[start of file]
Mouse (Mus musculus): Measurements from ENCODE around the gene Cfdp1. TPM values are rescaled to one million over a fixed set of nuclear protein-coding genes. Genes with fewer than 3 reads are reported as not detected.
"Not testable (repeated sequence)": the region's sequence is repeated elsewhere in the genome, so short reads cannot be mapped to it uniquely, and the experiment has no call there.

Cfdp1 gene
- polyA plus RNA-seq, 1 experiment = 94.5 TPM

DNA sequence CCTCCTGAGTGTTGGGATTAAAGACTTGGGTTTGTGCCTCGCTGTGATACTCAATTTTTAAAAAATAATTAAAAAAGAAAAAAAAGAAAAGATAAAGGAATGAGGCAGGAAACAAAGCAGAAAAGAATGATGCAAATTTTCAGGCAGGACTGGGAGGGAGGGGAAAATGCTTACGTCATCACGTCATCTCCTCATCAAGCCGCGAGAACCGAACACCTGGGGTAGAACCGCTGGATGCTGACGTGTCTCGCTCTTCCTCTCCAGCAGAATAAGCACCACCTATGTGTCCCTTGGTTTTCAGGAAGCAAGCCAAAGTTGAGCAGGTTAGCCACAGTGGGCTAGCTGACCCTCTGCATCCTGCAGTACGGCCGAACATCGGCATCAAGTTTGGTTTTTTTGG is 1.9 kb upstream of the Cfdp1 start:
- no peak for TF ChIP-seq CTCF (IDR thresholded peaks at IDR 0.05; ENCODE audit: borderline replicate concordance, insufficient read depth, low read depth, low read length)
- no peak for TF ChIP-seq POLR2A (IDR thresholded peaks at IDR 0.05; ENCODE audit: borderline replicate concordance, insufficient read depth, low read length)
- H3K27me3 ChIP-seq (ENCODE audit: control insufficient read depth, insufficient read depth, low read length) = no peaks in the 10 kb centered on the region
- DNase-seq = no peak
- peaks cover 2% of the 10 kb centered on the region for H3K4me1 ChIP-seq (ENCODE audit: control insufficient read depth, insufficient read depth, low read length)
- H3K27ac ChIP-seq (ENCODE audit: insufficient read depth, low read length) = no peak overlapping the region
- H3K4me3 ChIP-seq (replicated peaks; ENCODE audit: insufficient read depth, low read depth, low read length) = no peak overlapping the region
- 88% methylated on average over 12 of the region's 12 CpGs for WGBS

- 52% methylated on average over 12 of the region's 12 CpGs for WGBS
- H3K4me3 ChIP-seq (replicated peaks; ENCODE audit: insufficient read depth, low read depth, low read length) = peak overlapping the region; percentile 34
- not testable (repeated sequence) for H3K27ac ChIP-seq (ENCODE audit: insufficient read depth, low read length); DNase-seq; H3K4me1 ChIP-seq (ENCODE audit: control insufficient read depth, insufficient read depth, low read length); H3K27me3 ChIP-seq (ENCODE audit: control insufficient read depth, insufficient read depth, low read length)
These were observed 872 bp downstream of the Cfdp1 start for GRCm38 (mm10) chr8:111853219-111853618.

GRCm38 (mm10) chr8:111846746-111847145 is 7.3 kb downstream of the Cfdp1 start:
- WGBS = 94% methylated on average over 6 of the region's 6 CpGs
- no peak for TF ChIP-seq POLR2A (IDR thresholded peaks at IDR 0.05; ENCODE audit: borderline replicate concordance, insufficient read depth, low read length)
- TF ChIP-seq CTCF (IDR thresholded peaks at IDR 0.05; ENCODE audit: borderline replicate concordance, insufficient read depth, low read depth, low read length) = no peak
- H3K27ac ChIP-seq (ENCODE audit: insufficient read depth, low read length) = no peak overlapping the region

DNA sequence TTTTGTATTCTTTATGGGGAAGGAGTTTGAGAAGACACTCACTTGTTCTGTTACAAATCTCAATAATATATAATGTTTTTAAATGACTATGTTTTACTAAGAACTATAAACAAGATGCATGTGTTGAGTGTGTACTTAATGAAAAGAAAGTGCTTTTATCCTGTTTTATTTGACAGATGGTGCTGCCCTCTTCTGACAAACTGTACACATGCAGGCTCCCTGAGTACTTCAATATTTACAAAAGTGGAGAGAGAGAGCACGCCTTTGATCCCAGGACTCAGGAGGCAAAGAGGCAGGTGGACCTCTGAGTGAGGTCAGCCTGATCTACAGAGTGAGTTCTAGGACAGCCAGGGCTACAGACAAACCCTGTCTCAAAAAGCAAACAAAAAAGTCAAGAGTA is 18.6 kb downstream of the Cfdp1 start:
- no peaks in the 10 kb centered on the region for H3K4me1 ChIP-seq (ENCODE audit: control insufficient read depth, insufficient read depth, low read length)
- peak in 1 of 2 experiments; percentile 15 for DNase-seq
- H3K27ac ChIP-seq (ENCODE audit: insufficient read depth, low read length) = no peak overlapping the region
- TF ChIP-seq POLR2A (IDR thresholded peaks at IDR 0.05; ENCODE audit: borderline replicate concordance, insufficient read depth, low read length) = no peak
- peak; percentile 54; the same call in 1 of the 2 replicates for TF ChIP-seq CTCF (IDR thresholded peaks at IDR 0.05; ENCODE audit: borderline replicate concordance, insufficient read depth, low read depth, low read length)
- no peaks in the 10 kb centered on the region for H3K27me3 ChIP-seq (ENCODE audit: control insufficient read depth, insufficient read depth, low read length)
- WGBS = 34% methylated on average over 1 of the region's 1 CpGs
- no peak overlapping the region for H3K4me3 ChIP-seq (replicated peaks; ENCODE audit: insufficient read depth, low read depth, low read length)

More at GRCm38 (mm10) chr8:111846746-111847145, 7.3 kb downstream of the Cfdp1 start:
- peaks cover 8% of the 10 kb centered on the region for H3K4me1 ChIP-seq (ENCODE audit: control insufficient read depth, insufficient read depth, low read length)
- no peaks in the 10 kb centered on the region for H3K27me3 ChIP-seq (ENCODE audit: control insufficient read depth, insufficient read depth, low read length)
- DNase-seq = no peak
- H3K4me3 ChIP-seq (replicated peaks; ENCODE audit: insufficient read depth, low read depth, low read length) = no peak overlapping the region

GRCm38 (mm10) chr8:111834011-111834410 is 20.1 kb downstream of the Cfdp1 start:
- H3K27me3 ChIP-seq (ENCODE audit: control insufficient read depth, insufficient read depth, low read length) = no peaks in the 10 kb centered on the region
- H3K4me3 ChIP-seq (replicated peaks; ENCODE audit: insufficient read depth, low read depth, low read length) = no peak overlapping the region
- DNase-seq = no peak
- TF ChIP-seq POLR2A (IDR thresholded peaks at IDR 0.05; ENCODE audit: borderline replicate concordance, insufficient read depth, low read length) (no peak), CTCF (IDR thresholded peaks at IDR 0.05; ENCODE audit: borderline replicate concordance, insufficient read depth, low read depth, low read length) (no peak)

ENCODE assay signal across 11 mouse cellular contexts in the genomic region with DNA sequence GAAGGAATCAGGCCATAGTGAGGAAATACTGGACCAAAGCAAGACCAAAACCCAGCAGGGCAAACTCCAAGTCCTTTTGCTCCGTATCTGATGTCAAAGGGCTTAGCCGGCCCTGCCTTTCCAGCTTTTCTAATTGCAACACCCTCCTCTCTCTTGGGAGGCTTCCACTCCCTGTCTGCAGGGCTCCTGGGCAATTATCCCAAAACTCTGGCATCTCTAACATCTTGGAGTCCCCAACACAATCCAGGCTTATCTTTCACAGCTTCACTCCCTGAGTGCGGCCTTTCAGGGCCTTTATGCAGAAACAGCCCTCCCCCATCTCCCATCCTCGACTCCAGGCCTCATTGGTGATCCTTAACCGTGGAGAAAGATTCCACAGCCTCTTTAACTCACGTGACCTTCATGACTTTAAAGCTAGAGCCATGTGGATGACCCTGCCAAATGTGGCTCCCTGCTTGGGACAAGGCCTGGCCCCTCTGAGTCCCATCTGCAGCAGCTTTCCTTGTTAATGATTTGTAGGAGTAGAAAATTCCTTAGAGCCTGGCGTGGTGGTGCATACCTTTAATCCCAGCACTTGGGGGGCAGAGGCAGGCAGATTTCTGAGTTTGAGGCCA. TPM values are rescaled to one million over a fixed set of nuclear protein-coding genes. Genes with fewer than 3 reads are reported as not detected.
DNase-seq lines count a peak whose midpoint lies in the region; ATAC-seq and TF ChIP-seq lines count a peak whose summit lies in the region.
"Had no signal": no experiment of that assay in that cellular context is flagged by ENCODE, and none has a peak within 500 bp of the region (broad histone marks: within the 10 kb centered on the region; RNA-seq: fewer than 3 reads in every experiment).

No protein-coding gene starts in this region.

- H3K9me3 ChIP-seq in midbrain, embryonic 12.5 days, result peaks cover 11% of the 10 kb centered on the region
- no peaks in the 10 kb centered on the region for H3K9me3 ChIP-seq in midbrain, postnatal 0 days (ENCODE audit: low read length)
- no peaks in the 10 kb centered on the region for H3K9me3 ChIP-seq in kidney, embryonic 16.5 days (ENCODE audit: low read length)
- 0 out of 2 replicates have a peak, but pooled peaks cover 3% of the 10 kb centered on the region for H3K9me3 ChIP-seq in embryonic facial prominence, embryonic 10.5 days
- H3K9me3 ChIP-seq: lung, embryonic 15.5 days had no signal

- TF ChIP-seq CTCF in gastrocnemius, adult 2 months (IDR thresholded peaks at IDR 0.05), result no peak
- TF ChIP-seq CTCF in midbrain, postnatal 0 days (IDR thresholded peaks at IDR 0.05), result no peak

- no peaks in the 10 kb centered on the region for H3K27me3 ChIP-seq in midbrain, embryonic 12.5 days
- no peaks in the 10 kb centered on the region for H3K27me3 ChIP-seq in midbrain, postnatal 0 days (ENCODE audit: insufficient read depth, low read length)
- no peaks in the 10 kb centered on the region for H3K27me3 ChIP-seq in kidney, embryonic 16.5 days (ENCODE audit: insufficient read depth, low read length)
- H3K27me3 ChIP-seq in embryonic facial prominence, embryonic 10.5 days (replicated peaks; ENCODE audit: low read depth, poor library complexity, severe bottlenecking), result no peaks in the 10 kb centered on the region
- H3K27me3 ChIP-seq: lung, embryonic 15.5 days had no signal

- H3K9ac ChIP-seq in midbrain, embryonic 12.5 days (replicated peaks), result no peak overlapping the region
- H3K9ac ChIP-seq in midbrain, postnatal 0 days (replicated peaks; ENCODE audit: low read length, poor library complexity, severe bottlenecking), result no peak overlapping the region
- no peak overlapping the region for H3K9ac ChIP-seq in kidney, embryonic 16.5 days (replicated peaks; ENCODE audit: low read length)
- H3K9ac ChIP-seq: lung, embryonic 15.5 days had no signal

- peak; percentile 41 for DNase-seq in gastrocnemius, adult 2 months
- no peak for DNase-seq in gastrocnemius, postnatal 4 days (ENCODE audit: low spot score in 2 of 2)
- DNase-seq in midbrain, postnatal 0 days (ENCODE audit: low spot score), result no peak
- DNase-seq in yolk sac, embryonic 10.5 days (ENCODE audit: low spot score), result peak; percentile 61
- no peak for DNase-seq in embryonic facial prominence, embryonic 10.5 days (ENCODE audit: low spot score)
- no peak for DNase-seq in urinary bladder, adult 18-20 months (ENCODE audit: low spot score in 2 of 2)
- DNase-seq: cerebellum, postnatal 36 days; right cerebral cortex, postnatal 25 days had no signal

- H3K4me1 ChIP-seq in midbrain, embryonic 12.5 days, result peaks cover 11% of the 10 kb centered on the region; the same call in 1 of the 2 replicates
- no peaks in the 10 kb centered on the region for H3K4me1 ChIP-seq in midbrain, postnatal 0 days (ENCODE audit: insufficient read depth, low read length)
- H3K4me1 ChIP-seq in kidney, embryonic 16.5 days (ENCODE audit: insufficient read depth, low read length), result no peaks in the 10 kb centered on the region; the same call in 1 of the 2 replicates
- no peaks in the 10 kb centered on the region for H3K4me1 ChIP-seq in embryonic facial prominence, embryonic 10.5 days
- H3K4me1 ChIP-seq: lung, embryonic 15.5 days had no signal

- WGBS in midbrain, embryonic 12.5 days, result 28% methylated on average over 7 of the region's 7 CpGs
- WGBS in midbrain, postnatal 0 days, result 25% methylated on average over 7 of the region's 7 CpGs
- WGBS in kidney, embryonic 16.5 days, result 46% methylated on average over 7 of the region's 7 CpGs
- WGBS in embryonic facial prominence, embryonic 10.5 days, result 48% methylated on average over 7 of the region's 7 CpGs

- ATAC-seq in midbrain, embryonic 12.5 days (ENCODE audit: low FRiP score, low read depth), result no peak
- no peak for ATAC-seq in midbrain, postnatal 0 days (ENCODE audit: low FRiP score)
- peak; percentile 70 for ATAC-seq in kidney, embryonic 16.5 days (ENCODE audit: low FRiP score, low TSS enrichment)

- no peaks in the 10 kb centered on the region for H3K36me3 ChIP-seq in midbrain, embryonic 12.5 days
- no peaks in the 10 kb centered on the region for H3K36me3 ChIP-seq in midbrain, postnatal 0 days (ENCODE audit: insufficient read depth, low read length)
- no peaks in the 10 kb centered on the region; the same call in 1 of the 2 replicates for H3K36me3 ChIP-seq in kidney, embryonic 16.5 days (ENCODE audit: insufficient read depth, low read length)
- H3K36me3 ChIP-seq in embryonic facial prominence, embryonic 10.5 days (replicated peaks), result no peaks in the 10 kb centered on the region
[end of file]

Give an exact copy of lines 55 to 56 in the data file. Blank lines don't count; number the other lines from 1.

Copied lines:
- no peaks in the 10 kb centered on the region for H3K27me3 ChIP-seq in kidney, embryonic 16.5 days (ENCODE audit: insufficient read depth, low read length)
- H3K27me3 ChIP-seq in embryonic facial prominence, embryonic 10.5 days (replicated peaks; ENCODE audit: low read depth, poor library complexity, severe bottlenecking), result no peaks in the 10 kb centered on the region